Coen broth­ers fail the com­edy test

The Jewish Chronicle - - Arts & Entertainment -

BURN AF­TER READ­ING (15) HAV­ING WON an im­pres­sive col­lec­tion of Os­cars, in­clud­ing Best Di­rec­tion, Best Screen­play and Best Pic­ture for their mes­meris­ing amoral thriller Coun­try for Old Men, Joel and Ethan Coen re­turn to com­edy. It is a genre they are very comfortable with, hav­ing pro­duced such clas­sics as Rais­ing Ari­zona, Fargo and O Brother, Where Art Thou?

How­ever, this well-cast but self-in­dul­gently scripted screw­ball com­edy thriller does not get any­where near their pre­vi­ous suc­cesses. Burn Af­ter Read­ing is very much a mi­nor comic work in the Coen oeu­vre, al­though cer­tainly bet­ter (it would be dif­fi­cult not to be) than The Ladykillers and the in­tol­er­a­ble Coen-scripted In­tol­er­a­ble Cru­elty.

The in­creas­ingly fre­netic goings-on be­gin with an­a­lyst Os­borne Cox (over­played by John Malkovich) be­ing dis­missed from his job with the CIA (“Whose ass didn’t I kiss?” he asks bit­terly). He re­turns to his Wash­ing­ton home to drink, write his mem­oirs and bicker with his frosty wife Katie (Tilda Swin­ton), who is plan­ning to leave Os­borne for mar­ried Fed­eral mar­shal Harry Pfar­rer (Ge­orge Clooney).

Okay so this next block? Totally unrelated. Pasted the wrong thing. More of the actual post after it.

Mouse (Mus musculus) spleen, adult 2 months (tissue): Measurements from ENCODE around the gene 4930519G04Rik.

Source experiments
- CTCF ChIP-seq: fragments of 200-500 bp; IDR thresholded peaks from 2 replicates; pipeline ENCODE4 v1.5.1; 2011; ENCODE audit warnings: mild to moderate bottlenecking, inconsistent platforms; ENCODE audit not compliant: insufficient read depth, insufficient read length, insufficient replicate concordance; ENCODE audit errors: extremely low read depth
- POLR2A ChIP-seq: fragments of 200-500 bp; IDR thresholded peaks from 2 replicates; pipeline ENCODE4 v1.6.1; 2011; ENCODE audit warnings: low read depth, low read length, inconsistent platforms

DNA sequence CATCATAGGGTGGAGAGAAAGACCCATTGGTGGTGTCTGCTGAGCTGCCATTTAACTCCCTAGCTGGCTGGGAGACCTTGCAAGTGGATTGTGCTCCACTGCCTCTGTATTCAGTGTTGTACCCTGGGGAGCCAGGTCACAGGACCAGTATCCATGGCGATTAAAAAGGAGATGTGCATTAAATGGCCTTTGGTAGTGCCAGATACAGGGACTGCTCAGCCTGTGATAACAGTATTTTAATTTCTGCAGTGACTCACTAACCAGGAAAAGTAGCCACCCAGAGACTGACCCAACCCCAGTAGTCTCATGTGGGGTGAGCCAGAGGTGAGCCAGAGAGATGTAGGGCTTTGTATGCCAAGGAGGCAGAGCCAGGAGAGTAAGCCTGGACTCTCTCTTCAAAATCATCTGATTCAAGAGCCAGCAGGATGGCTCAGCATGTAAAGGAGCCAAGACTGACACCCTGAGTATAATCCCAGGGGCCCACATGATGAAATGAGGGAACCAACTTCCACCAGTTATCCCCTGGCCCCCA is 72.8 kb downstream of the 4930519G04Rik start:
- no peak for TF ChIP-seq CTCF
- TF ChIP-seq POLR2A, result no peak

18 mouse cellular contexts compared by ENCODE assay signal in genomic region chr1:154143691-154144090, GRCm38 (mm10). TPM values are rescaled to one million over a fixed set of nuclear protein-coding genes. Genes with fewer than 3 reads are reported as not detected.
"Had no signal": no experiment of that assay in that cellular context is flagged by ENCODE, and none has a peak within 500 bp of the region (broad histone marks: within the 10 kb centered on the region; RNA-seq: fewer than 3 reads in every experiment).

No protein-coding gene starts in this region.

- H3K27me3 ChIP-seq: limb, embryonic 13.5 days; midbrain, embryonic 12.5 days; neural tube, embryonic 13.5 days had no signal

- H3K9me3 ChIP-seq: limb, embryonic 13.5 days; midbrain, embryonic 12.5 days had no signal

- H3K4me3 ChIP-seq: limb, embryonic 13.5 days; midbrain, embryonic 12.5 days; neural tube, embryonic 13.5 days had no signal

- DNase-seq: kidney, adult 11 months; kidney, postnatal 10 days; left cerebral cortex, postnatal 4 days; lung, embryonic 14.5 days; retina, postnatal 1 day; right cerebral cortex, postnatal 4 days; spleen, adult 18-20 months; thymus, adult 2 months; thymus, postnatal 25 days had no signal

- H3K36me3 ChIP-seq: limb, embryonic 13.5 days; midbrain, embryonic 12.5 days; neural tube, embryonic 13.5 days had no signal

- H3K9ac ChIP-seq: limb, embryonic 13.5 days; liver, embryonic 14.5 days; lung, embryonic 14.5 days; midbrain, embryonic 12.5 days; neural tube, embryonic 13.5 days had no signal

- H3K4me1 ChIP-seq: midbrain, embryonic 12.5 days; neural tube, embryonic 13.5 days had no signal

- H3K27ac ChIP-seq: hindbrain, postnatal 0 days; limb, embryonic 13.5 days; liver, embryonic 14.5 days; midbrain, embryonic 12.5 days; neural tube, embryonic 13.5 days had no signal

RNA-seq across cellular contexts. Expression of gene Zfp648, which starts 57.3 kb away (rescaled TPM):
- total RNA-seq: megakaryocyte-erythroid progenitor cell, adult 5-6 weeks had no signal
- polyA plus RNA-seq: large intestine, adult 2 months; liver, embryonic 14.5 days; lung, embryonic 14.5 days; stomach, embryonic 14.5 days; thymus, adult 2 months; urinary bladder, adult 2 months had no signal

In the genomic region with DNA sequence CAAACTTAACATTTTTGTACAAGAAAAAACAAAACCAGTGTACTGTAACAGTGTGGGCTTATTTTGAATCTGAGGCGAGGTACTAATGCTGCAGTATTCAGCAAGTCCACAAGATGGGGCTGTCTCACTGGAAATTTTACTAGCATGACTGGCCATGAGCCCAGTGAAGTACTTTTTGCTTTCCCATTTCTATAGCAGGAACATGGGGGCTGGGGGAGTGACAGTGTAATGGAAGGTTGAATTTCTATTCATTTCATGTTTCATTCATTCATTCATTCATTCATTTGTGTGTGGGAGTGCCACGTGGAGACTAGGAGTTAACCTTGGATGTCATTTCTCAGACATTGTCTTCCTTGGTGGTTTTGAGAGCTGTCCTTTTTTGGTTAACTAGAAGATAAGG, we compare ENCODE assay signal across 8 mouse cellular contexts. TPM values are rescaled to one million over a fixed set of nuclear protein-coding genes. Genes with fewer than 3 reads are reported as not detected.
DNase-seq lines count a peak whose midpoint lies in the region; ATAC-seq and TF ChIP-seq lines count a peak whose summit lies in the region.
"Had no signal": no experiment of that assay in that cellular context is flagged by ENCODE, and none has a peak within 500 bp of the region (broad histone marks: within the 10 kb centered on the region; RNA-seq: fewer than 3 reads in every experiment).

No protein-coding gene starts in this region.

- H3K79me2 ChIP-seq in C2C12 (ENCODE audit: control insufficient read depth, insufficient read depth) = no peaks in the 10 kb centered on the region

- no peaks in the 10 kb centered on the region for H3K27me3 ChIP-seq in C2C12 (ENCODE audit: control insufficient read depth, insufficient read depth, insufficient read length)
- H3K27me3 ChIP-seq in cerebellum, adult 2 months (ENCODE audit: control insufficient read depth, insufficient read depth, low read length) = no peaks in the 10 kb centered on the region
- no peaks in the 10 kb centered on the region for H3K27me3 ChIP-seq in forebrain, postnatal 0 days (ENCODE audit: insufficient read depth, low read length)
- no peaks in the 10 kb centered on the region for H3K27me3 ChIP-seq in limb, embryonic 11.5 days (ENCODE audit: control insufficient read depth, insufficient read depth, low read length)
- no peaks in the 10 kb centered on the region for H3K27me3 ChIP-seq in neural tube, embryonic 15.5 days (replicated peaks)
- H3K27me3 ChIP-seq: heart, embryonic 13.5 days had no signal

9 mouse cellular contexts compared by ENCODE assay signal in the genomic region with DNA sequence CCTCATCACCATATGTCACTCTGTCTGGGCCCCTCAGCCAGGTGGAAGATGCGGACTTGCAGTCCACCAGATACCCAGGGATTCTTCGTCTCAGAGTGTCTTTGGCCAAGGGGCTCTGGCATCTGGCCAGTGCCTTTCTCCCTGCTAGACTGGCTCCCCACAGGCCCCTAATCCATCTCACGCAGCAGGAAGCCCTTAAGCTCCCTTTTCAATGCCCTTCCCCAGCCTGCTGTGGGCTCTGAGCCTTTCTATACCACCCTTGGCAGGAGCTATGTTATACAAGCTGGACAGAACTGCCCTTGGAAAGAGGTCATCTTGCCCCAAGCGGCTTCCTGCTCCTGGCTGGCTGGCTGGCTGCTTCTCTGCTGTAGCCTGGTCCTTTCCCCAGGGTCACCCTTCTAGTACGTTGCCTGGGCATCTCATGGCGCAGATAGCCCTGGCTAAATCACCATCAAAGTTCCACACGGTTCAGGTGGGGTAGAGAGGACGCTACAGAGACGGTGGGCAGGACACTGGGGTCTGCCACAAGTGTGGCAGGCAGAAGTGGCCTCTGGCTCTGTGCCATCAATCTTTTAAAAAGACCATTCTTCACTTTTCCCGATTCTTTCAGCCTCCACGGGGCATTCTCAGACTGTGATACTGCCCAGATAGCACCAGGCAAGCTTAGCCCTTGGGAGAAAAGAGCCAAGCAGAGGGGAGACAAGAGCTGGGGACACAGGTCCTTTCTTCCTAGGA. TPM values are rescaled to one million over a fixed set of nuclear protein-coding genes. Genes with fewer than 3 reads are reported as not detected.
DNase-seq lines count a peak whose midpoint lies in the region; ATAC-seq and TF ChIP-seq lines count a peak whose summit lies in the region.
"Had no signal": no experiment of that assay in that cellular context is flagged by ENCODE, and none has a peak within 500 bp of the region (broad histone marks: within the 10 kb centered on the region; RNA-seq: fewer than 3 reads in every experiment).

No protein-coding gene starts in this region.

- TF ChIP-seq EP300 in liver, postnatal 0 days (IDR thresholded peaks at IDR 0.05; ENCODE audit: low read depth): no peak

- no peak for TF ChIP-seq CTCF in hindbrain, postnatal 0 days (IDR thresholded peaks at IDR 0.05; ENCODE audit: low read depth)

Mean­while — and un­for­tu­nately the Coens’ screen­play con­tains rather too many “mean­whiles” for co­her­ent nar- ra­tive flow — not-too-bright fit­ness­cen­tre em­ployee Linda Fritze (Frances McDor­mand) and her even less bright col­league Chad (Brad Pitt) come into pos­ses­sion of a com­puter disc con­tain­ing ma­te­rial from Os­borne’s mem­oirs. Set on ex­ploit­ing their find, they trig­ger off a se­ries of comic capers which may well have amused the Coens and their cast, but will do lit­tle to please cin­ema-go­ers. The Coens ap­pear to have been reach­ing for the kind of spi­ral­ing yet strangely log­i­cal Looney Tunes ap­peal of, par­tic­u­larly, Rais­ing Ari­zona. If so, they fail, pro­duc­ing in­stead a se­ries of mildly funny episodes without a strong enough nar­ra­tive spine to weave the com­edy and the un­con­vinc­ing thriller plot­line into a co­her­ent whole.

The Coens do all they can as direc­tors to drive the story along fast enough to coast over the fre­quent plot holes, but all their tech­ni­cal ex­per­tise and their skilled edit­ing work are not enough in the face of their mi­nor-league (for them) screen­play.

I couldn’t help feel­ing at times that the shal­low­ness of the en­ter­prise was the re­sult of the film­mak­ers tak­ing a break from the con­sid­er­able in­tel­lec­tual and tech­ni­cal labour that re­sulted in their pre­vi­ous movie, the Os­car-laden No Coun­try for All Men.

T h e most e n - ter­tain­ing com­edy comes from Pitt who comes across as hi­lar­i­ously goofy. Sadly he has rel­a­tively lit­tle screen time, leav­ing the act­ing hon­ours to be scooped by McDor­mand who de­liv­ers a splen­didly off-cen­tre comic per­for­mance. Clooney does noth­ing spe­cial and Malkovich does noth­ing spe­cial to ex­cess. Which leaves the markedly less fa­mous J K Sim­mons to de­liver fun­ni­est and most mem­o­rable per­for­mance play­ing the poker-faced CIA op­er­a­tive whose job it is to ex­plain what is go­ing on.

Brad Pitt plays stupid

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